Slush lessons by Godfrey Magila: Tanzanian Power!

I learnt a lot from our trip to Slush. Surprisingly my biggest lesson did not come from Slush itself – but it came from our Tanzanian team! I learnt important things that have impact in life and also to the business side.

WP_004166Godfrey Magila pitching Mobile Parliament to international investors.

I also had fun with the team like experiencing snow and ordering food without understanding a word first time in my life! I’m thankful for the opportunity that Finland has given me and I’m convinced that it will have effects even after a long time.

Godfrey Magila, Mobile Parliament

Findings from Slush by Taha Jiwaji

Slush definitely lives up to its hype of a tech conference not to be missed. In my opinion its somewhere in between a rock concert and a

proper conference. Laser lights and stage smoke were just a few of the effects you’d see on a daily basis. There’s also serious stuff off course with lots of intense startup pitches, frenzied networking and amazing talks covering topics ranging from fundraising, gaming to leadership and impact investments.

Although the focus was mostly on Scandinavian and Eurasian startups, key takeaways for African startups including Bongo Live was the think global mindset since almost all of our economies are fairly small as independent markets. Finland only has 5 million people, so their startups have to think global or atleast cover Europe from day 1.

Overall I personally learned a lot about the Finnish tech scene, particularly in gaming. I also got to experience their work hard, play hard attitude which kept Slush both serious and enjoyable like tech conferences should be.

To summarize some more thoughts:

The pros:
Talks were to the point and didn’t go longer than 30mins. Some were just 5-7mins.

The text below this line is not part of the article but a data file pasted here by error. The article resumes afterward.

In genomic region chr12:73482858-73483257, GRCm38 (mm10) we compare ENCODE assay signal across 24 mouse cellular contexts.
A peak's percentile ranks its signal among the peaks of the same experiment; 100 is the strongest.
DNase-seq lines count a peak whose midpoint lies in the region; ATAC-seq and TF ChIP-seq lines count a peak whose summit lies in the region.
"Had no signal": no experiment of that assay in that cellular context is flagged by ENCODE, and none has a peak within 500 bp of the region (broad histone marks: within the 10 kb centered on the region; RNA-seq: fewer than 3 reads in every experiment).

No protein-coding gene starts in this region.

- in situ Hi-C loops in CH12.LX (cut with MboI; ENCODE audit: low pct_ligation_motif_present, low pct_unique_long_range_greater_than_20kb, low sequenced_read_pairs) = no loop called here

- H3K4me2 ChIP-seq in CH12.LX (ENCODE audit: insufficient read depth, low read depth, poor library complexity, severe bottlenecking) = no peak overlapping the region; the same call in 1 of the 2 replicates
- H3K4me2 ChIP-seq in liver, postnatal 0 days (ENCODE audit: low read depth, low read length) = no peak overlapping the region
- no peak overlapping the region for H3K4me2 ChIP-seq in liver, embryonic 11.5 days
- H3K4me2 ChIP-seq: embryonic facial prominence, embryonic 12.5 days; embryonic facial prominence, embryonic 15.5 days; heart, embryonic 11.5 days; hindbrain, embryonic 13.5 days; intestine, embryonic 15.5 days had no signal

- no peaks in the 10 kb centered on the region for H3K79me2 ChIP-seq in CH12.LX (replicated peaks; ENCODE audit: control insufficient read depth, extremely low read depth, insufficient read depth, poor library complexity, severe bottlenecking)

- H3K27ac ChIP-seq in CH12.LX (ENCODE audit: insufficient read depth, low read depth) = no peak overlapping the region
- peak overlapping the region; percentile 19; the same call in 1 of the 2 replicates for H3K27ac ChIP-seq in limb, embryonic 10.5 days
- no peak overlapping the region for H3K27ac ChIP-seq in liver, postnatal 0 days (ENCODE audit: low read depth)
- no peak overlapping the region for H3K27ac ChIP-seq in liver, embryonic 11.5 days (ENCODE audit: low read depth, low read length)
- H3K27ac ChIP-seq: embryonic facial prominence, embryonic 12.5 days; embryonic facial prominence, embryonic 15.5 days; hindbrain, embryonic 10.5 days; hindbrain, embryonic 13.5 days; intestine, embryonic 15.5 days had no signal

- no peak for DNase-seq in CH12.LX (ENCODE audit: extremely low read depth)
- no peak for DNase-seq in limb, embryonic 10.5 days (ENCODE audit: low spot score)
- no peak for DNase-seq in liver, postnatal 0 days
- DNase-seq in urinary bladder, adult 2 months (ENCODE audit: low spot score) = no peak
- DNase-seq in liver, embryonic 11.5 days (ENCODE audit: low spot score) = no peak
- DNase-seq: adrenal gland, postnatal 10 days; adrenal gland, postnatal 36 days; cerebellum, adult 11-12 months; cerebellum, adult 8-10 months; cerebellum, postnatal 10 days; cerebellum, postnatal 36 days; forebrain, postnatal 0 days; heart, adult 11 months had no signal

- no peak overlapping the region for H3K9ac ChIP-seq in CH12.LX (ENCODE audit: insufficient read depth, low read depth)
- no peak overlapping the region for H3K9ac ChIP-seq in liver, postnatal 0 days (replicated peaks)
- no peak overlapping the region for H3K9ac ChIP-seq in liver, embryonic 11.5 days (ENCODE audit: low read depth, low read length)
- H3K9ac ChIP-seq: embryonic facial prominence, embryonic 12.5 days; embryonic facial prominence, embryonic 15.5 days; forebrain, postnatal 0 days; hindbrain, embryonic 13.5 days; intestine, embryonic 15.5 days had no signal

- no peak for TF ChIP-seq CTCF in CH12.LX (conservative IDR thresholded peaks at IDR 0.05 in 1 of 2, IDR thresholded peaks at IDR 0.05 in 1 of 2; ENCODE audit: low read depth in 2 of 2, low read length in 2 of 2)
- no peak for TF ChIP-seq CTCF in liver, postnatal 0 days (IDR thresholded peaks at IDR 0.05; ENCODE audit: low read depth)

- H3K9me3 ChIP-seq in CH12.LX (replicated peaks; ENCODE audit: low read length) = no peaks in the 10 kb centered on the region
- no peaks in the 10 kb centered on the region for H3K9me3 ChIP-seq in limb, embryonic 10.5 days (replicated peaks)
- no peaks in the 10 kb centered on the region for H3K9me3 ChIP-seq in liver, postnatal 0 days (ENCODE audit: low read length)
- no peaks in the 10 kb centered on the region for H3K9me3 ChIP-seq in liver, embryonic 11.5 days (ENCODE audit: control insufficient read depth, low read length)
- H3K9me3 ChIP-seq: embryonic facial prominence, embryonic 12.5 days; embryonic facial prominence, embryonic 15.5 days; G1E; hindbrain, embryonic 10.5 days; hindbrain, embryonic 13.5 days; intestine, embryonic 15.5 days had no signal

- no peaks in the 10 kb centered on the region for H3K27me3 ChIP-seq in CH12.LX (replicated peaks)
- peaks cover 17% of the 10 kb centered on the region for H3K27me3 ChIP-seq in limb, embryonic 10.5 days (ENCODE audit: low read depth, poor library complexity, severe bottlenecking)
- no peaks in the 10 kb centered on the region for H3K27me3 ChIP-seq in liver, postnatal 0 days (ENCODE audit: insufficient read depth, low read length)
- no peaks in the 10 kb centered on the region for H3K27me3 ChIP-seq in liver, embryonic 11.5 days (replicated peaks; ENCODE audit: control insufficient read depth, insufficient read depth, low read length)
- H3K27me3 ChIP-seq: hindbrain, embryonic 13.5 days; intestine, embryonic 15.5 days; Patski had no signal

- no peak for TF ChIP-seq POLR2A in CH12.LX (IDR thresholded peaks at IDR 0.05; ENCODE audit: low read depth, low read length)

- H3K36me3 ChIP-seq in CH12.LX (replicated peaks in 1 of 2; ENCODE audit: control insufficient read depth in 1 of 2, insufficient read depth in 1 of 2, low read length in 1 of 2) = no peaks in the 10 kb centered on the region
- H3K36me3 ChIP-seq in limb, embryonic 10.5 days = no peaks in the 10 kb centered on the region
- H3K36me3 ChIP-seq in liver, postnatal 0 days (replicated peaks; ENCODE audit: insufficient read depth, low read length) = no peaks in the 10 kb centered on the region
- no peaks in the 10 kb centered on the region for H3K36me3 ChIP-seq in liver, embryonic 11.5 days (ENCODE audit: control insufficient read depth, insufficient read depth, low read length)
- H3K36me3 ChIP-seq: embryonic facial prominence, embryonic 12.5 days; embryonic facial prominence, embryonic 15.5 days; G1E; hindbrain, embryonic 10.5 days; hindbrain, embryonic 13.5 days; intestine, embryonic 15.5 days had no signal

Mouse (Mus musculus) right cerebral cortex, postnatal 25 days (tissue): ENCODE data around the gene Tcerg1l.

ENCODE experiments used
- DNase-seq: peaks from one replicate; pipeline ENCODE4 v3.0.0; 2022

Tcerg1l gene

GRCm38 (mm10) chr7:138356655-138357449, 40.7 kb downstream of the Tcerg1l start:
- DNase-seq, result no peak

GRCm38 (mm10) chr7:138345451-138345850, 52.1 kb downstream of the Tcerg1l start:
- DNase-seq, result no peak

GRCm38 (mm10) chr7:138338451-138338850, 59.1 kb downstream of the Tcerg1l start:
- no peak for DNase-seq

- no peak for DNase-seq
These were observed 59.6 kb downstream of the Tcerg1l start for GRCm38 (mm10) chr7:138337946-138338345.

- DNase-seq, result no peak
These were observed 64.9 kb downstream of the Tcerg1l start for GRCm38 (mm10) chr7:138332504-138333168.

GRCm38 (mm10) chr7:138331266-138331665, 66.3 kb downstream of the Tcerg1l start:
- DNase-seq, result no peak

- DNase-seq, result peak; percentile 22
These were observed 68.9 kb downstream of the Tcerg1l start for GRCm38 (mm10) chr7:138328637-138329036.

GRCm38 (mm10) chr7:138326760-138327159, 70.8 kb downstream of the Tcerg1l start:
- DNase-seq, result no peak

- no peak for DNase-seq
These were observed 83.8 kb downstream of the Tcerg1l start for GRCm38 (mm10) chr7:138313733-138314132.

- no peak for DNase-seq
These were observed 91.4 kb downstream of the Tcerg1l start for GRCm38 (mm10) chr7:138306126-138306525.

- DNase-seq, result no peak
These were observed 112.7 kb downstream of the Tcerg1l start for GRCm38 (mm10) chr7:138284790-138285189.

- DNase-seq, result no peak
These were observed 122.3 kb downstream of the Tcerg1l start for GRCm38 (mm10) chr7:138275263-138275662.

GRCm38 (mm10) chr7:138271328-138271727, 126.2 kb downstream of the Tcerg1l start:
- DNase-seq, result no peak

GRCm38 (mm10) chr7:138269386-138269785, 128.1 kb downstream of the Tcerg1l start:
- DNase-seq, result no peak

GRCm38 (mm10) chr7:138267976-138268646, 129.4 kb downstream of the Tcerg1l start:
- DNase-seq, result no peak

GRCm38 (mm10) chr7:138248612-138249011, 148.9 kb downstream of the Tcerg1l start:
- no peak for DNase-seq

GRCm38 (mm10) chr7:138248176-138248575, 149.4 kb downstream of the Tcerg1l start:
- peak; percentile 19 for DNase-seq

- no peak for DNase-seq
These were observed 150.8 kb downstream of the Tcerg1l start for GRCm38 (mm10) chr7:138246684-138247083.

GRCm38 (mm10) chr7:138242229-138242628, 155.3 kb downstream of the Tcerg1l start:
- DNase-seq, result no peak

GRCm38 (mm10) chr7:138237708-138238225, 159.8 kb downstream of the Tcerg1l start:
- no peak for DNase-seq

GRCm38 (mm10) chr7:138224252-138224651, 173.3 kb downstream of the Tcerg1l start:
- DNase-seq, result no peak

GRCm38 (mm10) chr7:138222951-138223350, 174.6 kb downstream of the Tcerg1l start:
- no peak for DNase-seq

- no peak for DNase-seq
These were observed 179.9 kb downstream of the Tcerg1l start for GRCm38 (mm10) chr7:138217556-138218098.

Good mix of large enterprise/corporations and smaller startups showcasing their products/services.

The cons:
upto 12,000 attendees. making it extremely hard to stand out.
The African startup landscape was very unfamiliar to almost everyone I met. So there was a lot of educating to be done.

Taha Jiwaji, Bongolive.


Towards establishing mini fabrication lab at Buni hub.

“What I like about Buni is the fact that the space equips us with skills that you can’t get from any other place in Tanzania” Michael Kimollo, active member of Buni maker community and graduate of Buni internship programme.


3D printer at Buni hub.

Six months ago, group of 20 to 30 Buni members developed interest on forming a maker community at the hub called Make Fellows. The motivation came from the existing few individuals, who were working with the current senior mentor of the community Victor Augustine on their university final year projects. When the lady from Romania, Stefania Druga visited Buni and pitch about her project called Afrimakers, we felt there was a need to start and develop our own maker community in Dar es Salaam.


Interns working on the water level system project.


Testing the water level system prototype. The system can send SMS notifications to the users.

From that time number of makers meet-ups have been organized at Buni hub mostly in Saturdays. The community is made up of individuals who are dedicated towards making different innovative electronics prototype. From the sessions people learn the basics of electronics up to working with micro-controllers and making circuit boards. The community has been using Arduino and other technologies on creating and developing new prototypes, the recent projects being FM transmitters and liquid level control systems using sensors. The liquid level control system was used by the students in Buni internship programme to develop water level system for water dams and wells. The sensors also can be used to check the amount of humidity in the soil and it can be incorporated in digital irrigation systems. The project is already developed by the other mentor of the maker’s community, Jacqueline Dismas.